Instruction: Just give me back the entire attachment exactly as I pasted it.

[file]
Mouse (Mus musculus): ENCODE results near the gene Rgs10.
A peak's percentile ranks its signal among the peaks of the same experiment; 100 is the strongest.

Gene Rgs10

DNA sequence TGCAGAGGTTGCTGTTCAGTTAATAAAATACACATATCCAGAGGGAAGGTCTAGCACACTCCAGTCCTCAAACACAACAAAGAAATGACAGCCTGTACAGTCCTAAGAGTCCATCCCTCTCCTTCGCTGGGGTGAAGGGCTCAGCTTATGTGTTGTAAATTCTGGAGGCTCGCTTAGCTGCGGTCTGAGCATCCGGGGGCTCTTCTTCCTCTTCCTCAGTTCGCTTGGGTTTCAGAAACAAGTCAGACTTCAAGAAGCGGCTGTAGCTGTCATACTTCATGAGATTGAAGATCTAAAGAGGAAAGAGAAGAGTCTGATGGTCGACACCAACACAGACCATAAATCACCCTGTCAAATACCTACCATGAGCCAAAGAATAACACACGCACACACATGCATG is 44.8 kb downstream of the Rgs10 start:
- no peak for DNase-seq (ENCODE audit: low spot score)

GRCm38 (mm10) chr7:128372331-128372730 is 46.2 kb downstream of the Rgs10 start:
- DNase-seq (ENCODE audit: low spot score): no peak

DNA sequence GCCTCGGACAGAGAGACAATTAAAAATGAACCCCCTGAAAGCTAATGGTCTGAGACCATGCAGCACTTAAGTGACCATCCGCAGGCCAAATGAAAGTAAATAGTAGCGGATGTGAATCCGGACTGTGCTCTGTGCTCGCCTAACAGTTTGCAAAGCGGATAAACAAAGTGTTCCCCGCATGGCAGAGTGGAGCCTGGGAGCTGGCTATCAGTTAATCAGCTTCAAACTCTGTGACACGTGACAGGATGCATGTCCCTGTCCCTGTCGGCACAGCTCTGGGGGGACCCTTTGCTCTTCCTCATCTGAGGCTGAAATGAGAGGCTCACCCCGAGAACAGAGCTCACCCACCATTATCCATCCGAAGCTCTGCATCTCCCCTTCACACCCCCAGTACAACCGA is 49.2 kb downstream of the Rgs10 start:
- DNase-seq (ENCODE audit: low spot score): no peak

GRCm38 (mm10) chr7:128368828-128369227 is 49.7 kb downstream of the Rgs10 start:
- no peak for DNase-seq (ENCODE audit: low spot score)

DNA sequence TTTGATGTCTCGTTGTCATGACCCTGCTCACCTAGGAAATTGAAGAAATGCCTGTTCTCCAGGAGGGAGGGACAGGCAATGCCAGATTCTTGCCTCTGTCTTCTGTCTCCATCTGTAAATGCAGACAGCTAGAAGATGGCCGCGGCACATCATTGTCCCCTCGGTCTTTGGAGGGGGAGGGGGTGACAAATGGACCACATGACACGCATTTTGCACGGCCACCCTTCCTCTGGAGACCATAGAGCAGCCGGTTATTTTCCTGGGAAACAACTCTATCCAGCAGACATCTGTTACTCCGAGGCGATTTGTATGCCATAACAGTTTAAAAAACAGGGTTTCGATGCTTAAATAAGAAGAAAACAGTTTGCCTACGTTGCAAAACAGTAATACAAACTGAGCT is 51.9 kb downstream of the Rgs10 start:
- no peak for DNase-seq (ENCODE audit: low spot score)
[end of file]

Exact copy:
Mouse (Mus musculus): ENCODE results near the gene Rgs10.
A peak's percentile ranks its signal among the peaks of the same experiment; 100 is the strongest.

Gene Rgs10

DNA sequence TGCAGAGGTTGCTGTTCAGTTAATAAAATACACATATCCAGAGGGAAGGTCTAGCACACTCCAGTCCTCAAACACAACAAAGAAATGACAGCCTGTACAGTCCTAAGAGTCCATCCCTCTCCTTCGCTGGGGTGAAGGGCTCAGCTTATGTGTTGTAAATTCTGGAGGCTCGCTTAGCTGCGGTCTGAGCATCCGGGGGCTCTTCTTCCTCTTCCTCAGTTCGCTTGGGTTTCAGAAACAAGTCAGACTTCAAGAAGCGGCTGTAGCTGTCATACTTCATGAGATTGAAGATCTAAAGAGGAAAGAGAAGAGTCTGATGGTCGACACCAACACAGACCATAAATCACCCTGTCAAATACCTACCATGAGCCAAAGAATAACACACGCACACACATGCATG is 44.8 kb downstream of the Rgs10 start:
- no peak for DNase-seq (ENCODE audit: low spot score)

GRCm38 (mm10) chr7:128372331-128372730 is 46.2 kb downstream of the Rgs10 start:
- DNase-seq (ENCODE audit: low spot score): no peak

DNA sequence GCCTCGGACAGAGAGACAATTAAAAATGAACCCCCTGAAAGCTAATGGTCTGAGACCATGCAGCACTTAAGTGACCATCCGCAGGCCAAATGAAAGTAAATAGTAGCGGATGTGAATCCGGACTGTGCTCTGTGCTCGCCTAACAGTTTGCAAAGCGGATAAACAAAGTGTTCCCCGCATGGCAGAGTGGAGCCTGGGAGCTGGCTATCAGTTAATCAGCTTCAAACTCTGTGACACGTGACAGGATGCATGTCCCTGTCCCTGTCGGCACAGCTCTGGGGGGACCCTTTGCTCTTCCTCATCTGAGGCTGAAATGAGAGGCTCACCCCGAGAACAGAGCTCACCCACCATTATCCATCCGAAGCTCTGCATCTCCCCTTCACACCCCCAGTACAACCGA is 49.2 kb downstream of the Rgs10 start:
- DNase-seq (ENCODE audit: low spot score): no peak

GRCm38 (mm10) chr7:128368828-128369227 is 49.7 kb downstream of the Rgs10 start:
- no peak for DNase-seq (ENCODE audit: low spot score)

DNA sequence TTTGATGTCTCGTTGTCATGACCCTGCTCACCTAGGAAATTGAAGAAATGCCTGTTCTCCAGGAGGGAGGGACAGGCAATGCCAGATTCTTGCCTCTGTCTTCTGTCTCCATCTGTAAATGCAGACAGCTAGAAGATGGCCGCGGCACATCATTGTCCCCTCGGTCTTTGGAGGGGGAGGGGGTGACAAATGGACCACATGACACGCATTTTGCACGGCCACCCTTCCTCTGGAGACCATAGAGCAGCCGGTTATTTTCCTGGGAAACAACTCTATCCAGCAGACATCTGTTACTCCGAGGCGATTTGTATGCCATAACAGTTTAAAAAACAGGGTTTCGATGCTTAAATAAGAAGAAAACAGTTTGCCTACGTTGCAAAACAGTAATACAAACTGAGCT is 51.9 kb downstream of the Rgs10 start:
- no peak for DNase-seq (ENCODE audit: low spot score)